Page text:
This is another icon most visited by tourists, and like us we had an awesome day here exploring all the display, memorabilia, history, and many more that I believe it wouldn’t take a day to finish the tour.
Australian Royal Mint
We continued our trip and landed at the Australian Mint. The Royal Australian Mint is a prescribed agency within the portfolio of the Department of the Treasury, with responsibility for producing circulating and numismatic coin for Australia. As well as being the sole producer of Australia’s circulating coin, the Mint has struck coins for a number of South Pacific nations; produces a range of collector coin products in precious metal and base metal, for sale in Australian and overseas markets; and manufactures medals, medallions, seals and tokens for private and public sectors and sporting and tourism groups, both nationally and internationally.
The Mint is also a major tourist attraction in Canberra.
The Camp Ground
We had our two nights stay at the Country Holiday Village (Formerly White Ibis Holiday Village) which is 14 kilometres north of Canberra. Some facilities in the park are good; they have swimming pool, basketball court, volley ball, tennis, jumping pillow, putt-putt, kitchen, toilet/bath, and a function room. But the kids just loved the jumping pillow, and a bit of the putt-putt. We didn’t use the swimming pool because it was too chilly at that time, and a bit small in size compared to the swimming pools of Melaleuca in Port Macquarie or in Milton Tourist Park.
Weather wasn’t good enough during that time, it was very chilly, windy even, and it rained too. Others have to sleep inside their cars because it was too cold especially at dawn. The main attraction of the park was its man-made lake that added beauty to it.
Also, there were some kangaroos that always wanted to get closer to the campsite in search for food but they run instantly away once they felt you getting closer to them.
Lake George Winery and Vineyard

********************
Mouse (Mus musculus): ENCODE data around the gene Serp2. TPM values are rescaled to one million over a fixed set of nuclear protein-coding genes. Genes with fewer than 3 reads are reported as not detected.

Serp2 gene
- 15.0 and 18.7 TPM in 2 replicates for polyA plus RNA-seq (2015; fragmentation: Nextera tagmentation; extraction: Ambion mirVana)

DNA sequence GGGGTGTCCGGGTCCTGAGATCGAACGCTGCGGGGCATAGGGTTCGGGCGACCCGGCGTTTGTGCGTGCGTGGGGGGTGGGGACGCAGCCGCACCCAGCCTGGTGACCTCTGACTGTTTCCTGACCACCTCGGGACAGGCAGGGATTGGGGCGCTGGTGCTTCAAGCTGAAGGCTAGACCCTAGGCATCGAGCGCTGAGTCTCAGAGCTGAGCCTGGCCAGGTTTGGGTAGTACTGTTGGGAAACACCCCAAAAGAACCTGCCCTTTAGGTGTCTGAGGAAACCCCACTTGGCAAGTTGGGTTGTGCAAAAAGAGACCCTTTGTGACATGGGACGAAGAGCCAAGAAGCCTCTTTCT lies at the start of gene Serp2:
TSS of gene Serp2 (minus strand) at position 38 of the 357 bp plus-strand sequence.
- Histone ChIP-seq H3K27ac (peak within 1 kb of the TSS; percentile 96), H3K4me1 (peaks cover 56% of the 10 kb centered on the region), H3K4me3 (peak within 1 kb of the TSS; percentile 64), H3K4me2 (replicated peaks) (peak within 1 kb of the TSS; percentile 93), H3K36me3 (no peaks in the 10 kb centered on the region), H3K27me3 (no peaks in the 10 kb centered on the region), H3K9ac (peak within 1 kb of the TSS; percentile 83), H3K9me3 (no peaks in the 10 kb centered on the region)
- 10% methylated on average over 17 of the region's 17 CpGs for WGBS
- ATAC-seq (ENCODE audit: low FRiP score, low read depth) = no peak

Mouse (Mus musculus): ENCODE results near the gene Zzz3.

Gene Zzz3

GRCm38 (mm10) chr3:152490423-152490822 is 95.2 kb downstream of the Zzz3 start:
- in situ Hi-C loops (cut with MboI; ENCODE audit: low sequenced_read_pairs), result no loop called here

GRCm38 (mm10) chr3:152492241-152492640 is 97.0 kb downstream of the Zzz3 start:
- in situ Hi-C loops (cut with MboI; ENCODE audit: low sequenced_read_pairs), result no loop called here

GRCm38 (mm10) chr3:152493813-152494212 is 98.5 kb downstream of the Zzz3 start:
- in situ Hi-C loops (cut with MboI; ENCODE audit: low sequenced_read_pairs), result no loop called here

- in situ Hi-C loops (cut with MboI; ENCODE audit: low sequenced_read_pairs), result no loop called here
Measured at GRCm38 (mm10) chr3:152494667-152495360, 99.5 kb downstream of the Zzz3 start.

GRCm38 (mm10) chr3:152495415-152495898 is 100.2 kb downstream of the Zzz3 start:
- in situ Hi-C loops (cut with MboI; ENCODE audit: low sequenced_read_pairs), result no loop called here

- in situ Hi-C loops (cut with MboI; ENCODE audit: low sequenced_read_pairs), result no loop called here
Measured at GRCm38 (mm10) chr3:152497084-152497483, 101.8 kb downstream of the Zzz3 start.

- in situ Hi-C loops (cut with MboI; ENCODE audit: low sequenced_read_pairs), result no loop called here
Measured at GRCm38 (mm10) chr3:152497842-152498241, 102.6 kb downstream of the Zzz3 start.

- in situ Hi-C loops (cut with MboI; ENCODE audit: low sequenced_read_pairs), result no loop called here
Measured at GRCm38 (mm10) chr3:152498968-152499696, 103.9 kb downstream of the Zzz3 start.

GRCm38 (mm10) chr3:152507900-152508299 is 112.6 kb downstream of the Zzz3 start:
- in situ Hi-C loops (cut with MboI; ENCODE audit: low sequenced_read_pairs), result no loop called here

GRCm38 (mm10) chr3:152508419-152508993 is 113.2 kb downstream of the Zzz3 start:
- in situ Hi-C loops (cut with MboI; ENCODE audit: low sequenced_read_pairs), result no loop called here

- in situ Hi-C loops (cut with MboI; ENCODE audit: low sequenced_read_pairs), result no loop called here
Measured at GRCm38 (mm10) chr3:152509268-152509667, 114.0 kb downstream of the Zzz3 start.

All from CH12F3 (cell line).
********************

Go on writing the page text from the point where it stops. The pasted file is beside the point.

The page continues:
We also were able to visit the lake George Winery and Vineyard but only for about half an hour. It is a huge vineyard but we weren’t able to enter into their cellar as it was close at that time we were there.
Lake Alexandria, Mittagong
We had our first stop on our way to Canberra at Mittagong in New South Wales. Mittagong is a town located in the Southern Highlands of New South Wales, in Wingecarribee Shire and is the home to many wineries of the Southern Highlands which has been a recent growing wine and cellar door region.
We bought some foods at the MCDonald’s here and drove on to a nearby park called Lake Alexandria where we had our coffee break.
They say that this was a man-made lake which started life as a dam supplying water for engines hauling coal to the Fitzroy iron mines almost 140 years ago. A park land reserve surrounds the lake and birdlife lives in profusion on the water and shores. Barbecue facilities and shelter sheds are available. The whole area has recently been revamped and renovated. Though we had a brief stopover here, everybody seemed to have enjoyed the beauty of the place especially the newly renovated lake.
Big Merino, Goulburn
On our way home, we stopped at Goulburn for a pictorial with the Big Merino there. It’s a huge statue and travellers love and enjoy taking some photos with it. We arrived at this place at around seven in the evening and so we decided to have our dinner here.